Metabolism of polyethylene glycol by two anaerobic bacteria, Desulfovibrio desulfuricans and a Bacteroides sp Article (Web of Science)


  • Two anaerobic bacteria were isolated from polyethylene glycol (PEG)-degrading, methanogenic, enrichment cultures obtained from a municipal sludge digester. One isolate, identified as Desulfovibrio desulfuricans (strain DG2), metabolized oligomers ranging from ethylene glycol (EG) to tetraethylene glycol. The other isolate, identified as a Bacteroides sp. (strain PG1), metabolized diethylene glycol and polymers of PEG up to an average molecular mass of 20,000 g/mol [PEG 20000; HO-(CH2-CH2-O-)nH]. Both strains produced acetaldehyde as an intermediate, with acetate, ethanol, and hydrogen as end products. In coculture with a Methanobacterium sp., the end products were acetate and methane. Polypropylene glycol [HO-(CH2-CH2-CH2-O-)nH] was not metabolized by either bacterium, and methanogenic enrichments could not be obtained on this substrate. Cell extracts of both bacteria dehydrogenated EG, PEGs up to PEG 400 in size, acetaldehyde, and other mono- and dihydroxylated compounds. Extracts of Bacteroides strain PG1 could not dehydrogenate long polymers of PEG (greater than or equal to 1,000 g/mol), but the bacterium grew with PEG 1000 or PEG 20000 as a substrate and therefore possesses a mechanism for PEG depolymerization not present in cell extracts. In contrast, extracts of D. desulfuricans DG2 dehydrogenated long polymers of PEG, but whole cells did not grow with these polymers as substrates. This indicated that the bacterium could not convert PEG to a product suitable for uptake.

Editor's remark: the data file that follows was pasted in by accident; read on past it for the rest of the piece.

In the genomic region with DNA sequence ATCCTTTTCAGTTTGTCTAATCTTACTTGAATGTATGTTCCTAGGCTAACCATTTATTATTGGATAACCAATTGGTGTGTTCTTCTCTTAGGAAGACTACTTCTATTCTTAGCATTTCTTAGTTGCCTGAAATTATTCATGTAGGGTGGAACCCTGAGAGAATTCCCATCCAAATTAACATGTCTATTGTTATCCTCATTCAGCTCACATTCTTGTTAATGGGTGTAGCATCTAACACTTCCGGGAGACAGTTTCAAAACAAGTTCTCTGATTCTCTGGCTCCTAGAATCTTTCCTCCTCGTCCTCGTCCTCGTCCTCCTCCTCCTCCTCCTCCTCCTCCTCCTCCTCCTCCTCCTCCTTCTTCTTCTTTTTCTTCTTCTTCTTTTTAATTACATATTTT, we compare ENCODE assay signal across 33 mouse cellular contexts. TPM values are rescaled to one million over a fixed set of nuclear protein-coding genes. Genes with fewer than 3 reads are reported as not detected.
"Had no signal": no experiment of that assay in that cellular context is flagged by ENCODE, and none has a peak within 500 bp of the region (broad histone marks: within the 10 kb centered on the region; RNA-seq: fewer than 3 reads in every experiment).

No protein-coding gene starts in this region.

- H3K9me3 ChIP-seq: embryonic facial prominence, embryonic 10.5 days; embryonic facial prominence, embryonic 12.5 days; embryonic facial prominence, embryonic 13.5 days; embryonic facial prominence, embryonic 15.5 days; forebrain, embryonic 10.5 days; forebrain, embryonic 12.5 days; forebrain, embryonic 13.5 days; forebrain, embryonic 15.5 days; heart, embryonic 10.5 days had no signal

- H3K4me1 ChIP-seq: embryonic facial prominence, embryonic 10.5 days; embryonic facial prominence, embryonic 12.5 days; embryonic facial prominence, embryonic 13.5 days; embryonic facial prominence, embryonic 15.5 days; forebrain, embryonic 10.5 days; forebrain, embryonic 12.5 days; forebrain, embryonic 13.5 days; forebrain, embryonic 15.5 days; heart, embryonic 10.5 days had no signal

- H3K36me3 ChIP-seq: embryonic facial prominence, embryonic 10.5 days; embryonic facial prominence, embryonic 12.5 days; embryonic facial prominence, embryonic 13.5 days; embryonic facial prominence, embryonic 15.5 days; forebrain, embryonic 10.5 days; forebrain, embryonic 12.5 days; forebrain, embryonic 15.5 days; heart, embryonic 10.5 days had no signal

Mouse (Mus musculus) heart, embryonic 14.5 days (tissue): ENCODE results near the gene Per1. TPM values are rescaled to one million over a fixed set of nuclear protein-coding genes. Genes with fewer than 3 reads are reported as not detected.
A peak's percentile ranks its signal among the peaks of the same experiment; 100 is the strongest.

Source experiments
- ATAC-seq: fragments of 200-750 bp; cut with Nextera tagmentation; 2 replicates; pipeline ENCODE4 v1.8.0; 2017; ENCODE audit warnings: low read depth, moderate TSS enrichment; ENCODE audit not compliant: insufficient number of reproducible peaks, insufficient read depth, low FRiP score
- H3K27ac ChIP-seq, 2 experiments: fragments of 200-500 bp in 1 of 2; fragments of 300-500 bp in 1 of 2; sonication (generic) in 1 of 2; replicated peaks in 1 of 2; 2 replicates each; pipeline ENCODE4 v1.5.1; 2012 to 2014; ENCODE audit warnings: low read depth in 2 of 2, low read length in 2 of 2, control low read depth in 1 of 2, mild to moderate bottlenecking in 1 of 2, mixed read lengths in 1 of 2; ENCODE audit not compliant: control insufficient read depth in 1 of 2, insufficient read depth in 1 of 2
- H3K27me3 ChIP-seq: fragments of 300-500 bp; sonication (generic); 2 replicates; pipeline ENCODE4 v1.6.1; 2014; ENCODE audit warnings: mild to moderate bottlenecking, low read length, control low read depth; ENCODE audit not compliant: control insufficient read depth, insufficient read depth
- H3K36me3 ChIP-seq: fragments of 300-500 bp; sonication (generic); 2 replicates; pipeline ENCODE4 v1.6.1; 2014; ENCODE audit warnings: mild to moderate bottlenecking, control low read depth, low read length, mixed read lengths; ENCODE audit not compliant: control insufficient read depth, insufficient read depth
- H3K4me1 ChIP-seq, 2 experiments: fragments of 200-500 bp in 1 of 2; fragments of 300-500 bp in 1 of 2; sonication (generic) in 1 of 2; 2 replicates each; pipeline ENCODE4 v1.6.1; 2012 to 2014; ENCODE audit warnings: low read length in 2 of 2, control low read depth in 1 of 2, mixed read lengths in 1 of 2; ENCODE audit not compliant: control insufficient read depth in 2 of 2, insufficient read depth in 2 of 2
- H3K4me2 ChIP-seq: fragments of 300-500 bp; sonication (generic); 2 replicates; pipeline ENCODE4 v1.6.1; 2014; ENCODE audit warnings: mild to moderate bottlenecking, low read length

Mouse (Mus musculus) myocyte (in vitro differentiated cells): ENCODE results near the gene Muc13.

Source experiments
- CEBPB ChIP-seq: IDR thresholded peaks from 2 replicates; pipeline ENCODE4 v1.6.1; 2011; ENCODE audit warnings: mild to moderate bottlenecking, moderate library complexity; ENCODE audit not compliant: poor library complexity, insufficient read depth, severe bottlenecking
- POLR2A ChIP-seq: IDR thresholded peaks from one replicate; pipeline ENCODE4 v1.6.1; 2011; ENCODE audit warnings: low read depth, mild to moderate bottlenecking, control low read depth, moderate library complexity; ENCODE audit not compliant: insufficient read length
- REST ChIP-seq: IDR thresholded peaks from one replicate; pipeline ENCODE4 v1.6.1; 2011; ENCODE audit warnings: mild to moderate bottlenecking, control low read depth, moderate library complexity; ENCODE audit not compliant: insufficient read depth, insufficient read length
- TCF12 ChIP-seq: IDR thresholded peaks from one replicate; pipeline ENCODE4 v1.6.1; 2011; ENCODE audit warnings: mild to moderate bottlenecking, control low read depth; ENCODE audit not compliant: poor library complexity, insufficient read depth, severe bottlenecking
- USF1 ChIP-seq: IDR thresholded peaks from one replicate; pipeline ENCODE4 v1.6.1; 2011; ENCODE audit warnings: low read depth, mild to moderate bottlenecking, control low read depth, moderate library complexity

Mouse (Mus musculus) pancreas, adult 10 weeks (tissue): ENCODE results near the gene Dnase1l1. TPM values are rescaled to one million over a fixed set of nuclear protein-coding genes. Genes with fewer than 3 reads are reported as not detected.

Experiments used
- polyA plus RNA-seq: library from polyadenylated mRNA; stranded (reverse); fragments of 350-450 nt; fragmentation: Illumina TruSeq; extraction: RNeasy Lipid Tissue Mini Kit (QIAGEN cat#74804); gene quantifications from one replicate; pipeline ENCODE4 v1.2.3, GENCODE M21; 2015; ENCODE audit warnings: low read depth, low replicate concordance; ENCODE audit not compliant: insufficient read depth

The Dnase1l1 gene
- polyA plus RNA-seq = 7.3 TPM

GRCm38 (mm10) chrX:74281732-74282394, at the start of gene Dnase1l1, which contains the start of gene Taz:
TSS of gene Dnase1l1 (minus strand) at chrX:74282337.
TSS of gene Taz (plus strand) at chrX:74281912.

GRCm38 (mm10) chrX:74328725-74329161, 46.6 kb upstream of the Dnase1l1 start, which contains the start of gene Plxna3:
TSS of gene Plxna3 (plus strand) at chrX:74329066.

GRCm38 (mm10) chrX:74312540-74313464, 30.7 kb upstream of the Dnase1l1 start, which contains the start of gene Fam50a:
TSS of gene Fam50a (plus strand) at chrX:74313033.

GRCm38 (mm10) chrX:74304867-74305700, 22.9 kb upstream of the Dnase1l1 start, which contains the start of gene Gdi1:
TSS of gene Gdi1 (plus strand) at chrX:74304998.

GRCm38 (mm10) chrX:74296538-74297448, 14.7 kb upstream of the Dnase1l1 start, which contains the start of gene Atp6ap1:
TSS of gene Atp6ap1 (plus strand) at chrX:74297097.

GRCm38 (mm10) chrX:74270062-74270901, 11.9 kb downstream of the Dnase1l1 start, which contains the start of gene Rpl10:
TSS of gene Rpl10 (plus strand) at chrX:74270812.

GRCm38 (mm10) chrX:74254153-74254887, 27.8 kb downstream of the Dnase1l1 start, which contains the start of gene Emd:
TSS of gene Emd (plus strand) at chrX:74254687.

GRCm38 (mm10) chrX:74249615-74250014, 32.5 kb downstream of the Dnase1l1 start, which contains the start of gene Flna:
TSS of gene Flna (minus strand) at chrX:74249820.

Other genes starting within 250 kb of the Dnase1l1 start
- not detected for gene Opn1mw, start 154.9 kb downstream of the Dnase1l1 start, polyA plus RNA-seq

publication date

  • 1986

number of pages

  • 4

start page

  • 852

end page

  • 856


  • 52


  • 4